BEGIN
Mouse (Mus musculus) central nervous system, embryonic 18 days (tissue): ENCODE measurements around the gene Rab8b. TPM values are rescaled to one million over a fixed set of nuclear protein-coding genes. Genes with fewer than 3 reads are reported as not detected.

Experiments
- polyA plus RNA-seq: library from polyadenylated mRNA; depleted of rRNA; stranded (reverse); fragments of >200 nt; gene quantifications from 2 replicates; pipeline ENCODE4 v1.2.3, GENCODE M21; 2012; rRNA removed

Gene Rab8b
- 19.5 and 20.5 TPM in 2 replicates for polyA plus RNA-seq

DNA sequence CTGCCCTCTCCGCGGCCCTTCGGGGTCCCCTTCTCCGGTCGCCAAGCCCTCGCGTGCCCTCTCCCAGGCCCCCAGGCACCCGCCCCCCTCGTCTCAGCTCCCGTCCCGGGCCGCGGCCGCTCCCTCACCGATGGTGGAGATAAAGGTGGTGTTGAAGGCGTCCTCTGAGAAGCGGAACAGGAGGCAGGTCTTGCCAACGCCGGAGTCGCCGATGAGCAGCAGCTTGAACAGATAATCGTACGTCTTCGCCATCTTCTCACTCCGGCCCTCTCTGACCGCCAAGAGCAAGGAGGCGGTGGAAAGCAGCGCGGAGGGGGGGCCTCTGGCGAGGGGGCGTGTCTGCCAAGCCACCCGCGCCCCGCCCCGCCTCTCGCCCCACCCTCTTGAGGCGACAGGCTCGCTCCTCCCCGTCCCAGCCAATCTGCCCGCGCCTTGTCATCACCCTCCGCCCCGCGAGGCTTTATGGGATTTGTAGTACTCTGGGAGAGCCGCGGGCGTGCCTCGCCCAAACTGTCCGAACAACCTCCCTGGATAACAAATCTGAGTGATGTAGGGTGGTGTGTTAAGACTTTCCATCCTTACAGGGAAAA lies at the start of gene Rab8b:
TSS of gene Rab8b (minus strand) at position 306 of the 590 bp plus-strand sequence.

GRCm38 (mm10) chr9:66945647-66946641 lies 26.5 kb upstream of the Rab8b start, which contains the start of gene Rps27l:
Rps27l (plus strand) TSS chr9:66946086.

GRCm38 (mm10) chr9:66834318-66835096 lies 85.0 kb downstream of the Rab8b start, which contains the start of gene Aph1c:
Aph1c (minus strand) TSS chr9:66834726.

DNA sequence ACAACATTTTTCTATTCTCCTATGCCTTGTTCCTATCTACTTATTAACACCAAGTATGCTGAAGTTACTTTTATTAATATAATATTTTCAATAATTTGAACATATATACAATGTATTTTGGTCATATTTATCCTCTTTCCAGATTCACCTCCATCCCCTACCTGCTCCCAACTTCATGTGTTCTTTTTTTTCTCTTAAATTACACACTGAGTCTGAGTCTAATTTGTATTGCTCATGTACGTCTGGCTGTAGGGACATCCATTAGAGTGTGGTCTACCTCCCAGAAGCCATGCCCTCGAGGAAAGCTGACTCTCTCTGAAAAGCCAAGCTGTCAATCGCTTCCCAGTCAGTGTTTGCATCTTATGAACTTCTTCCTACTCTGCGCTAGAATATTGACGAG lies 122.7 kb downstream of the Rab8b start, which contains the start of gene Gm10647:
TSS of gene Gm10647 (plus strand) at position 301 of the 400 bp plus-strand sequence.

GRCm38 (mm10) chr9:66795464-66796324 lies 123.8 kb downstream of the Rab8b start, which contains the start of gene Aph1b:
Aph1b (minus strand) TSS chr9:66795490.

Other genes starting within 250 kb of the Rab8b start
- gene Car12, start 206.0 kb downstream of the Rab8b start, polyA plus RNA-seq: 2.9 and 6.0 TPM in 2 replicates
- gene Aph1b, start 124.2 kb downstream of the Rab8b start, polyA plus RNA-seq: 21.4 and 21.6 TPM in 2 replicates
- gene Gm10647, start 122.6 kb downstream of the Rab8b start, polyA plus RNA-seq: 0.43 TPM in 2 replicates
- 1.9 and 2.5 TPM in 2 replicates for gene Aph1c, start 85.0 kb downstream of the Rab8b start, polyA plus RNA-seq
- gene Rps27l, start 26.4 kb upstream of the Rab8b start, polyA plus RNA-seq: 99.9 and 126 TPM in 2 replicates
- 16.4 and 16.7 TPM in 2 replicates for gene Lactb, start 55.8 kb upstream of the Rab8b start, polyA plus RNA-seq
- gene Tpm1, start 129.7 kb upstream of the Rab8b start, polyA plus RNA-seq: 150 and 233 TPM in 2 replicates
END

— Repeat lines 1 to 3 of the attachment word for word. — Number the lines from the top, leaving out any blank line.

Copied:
Mouse (Mus musculus) central nervous system, embryonic 18 days (tissue): ENCODE measurements around the gene Rab8b. TPM values are rescaled to one million over a fixed set of nuclear protein-coding genes. Genes with fewer than 3 reads are reported as not detected.

Experiments
- polyA plus RNA-seq: library from polyadenylated mRNA; depleted of rRNA; stranded (reverse); fragments of >200 nt; gene quantifications from 2 replicates; pipeline ENCODE4 v1.2.3, GENCODE M21; 2012; rRNA removed